See also: The future world will be multipolar, if we don't kill each other first: George Yeo

India saw tactical advantages in moving towards the Quad, and the US saw India playing the same role as fellow members Australia and Japan in counterbalancing China, says Yeo. “But when the Ukraine war happened, it was very clear to the US that India is not anyone’s satellite, and it will play its own game.”

India will maintain this “equidistant position”, says Yeo, and the US will have to take this into its calculations. “[The US] cannot assume that India will support it; India will support it to the extent it is in India’s interests.”

But India cannot have it both ways. “In the same way, India will discover that the more they use the US to negotiate with China, the less they get from China,” says Yeo. “All sides are learning from their experiences. It will take time for a new equilibrium to reach, but I’m not pessimistic.”

‘Severe’ long-term costs

Owing to border skirmishes, India blacklisted over 50 Chinese and Chinese-owned mobile applications in February 2022, citing security concerns. Yeo says this heavy-handed move has damaged India’s reputation in business circles.

“When India took action against Chinese tech companies, including a Singapore company called Sea, or Garena, I was shocked. It gave some emotional satisfaction to India to hit back at China, but to me, the long-term cost is very severe,” he says.

Garena is the digital entertainment arm of Sea, which also owns e-commerce platform Shopee. In March 2022, Shopee exited India, just five months after launching there.

These companies have investors from China and the world, adds Yeo, and many who saw India as an additional market were caught by surprise. “I don’t think Indian policymakers have thought through the long-term implications of what they have done,” says Yeo. “I don’t think it was wise at all.”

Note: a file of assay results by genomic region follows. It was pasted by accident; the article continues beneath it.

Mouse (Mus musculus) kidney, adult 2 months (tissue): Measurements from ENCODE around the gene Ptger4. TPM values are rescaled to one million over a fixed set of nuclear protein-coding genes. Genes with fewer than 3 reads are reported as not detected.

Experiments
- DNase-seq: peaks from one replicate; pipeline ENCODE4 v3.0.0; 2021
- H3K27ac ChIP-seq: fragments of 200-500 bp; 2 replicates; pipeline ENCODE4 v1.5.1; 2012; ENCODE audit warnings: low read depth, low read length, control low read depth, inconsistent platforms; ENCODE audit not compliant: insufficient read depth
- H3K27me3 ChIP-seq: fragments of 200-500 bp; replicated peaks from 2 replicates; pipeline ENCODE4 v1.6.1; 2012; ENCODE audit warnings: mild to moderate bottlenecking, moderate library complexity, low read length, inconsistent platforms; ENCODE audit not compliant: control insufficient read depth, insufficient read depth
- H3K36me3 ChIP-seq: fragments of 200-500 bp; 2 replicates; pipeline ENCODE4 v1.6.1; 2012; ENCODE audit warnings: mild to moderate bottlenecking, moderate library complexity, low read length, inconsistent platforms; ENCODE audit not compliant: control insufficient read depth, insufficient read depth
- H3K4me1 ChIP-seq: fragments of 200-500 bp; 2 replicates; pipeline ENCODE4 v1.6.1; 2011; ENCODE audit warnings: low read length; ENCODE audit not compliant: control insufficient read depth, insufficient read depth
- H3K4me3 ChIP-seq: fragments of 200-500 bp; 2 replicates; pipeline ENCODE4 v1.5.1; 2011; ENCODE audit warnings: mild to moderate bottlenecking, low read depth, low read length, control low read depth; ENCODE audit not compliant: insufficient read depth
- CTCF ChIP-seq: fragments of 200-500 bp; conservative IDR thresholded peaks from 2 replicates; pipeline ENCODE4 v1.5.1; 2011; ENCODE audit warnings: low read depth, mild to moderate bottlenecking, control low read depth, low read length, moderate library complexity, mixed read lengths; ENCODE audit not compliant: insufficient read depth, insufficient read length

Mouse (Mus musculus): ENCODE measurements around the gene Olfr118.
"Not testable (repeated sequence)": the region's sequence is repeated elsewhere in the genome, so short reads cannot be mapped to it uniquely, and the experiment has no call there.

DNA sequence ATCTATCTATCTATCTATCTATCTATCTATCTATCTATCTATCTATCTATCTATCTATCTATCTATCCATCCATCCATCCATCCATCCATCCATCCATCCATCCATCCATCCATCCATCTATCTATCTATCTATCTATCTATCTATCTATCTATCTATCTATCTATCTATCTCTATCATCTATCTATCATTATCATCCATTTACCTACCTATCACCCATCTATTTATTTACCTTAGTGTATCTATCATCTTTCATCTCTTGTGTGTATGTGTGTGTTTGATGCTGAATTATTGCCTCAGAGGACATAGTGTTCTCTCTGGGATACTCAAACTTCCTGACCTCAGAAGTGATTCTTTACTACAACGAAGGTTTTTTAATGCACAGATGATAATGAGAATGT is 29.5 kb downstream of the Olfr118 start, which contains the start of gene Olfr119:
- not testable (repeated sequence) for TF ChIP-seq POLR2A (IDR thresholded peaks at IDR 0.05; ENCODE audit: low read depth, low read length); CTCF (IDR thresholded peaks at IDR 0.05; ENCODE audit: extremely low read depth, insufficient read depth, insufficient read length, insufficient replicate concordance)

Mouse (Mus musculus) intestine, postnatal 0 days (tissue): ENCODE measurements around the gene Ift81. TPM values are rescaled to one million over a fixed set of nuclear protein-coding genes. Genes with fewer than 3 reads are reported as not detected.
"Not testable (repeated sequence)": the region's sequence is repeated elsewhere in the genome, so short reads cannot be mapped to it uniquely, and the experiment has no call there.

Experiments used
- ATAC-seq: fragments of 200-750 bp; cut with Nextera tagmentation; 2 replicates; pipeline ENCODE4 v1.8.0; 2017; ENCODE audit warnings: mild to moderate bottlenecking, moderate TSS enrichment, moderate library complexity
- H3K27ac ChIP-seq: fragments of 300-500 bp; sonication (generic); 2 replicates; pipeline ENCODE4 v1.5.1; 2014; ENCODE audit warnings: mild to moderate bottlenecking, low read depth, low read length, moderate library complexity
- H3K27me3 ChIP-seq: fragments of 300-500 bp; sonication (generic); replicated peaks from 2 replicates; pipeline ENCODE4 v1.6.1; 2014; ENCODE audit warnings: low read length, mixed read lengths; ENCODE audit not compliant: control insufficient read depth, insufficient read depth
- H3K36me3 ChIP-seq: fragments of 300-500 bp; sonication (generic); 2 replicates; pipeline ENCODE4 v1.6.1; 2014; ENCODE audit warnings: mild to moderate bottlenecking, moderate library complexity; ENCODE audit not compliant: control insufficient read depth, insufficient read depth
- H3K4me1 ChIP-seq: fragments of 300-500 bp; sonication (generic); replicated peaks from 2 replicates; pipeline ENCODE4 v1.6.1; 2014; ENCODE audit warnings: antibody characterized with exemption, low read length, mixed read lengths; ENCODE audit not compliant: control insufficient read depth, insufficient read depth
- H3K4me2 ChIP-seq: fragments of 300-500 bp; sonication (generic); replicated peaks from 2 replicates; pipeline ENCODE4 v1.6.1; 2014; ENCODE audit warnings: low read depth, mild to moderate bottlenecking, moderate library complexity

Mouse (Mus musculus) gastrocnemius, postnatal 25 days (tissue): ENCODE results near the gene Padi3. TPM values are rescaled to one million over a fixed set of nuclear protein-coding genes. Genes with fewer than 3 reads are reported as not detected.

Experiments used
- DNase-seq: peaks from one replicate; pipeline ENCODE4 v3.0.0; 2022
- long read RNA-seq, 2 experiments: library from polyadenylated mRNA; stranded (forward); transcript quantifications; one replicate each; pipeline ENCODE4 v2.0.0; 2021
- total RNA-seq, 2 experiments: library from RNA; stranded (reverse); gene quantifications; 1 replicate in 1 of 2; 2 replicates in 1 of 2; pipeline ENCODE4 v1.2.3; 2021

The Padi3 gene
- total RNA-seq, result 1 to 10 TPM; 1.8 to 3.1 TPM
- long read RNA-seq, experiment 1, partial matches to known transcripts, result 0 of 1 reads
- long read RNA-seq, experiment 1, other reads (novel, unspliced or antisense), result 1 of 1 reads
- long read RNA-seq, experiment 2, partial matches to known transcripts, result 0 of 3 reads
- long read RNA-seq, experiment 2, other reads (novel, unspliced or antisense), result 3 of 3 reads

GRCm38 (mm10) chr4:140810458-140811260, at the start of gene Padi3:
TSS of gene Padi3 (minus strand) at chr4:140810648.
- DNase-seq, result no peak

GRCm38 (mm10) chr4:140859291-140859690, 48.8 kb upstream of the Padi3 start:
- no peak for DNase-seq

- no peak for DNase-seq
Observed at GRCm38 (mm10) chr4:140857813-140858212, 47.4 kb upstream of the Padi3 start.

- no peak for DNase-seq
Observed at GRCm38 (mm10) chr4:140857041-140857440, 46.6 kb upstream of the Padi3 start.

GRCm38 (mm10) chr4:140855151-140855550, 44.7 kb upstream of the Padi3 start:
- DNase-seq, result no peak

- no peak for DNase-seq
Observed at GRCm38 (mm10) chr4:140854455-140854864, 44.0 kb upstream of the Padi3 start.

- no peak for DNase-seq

Even with such punitive measures on companies linked to China, many investors have taken a renewed liking to India. While China was mired in pandemic-related restrictions throughout 2022, India’s economy amassed a growing chorus of market pundits. They cite India’s emergence as a serious manufacturing base, younger population and business-friendly policies as they cheer India’s markets on.

A growing list of Singapore-listed companies, too, have announced deals to level up their presence in India. Singapore Airlines, for example, commits to spend up to $1.24 billion on a stake in Air India by expanding its partnership with the Tata conglomerate. Sembcorp Industries, even as it ditches its two coal-fired plants in India, has invested $474 million to beef up its renewable energy portfolio there. The Singapore Exchange, meanwhile, has set up a new derivatives and trading link with the National Stock Exchange of India.

Differences remain

While trade between China and India has grown, stark differences remain between the two growing economies. “I doubt India can ever compete with China as a manufacturing power, but India has its own strengths,” says Yeo.

Citing a meeting with Mukesh Ambani, chairman of the Reliance conglomerate, Yeo recalls the leading Indian industrialist saying: “For simple goods, China is more competitive; but for complex products, [such as] chemicals, processes, software, India has an advantage.”

Nonetheless, as a rising power, India is big enough and has a depth of history to play its own game, says Yeo, and to become its own pole in a multipolar world.

Yeo said in November 2022 that the multipolar world of the future will include India and China. “Europe, despite its relative decline, will always play a major role in human history… In the Americas, Brazil, despite its current problems, will always be a separate pole [from the US]. In Africa, the picture is still not very clear. But eventually, poles will emerge around Nigeria and South Africa, and maybe around Kenya, Ethiopia, Uganda [and] Rwanda.”

With diverse ethnicities within either country, India and China are “very comfortable” in a multipolar world, says Yeo. “This will be India and China’s greatest contribution to world civilisation this century. The idea that the West dominates the world and its values are considered universal — that will gradually recede. In its place will be an acceptance of diversity.”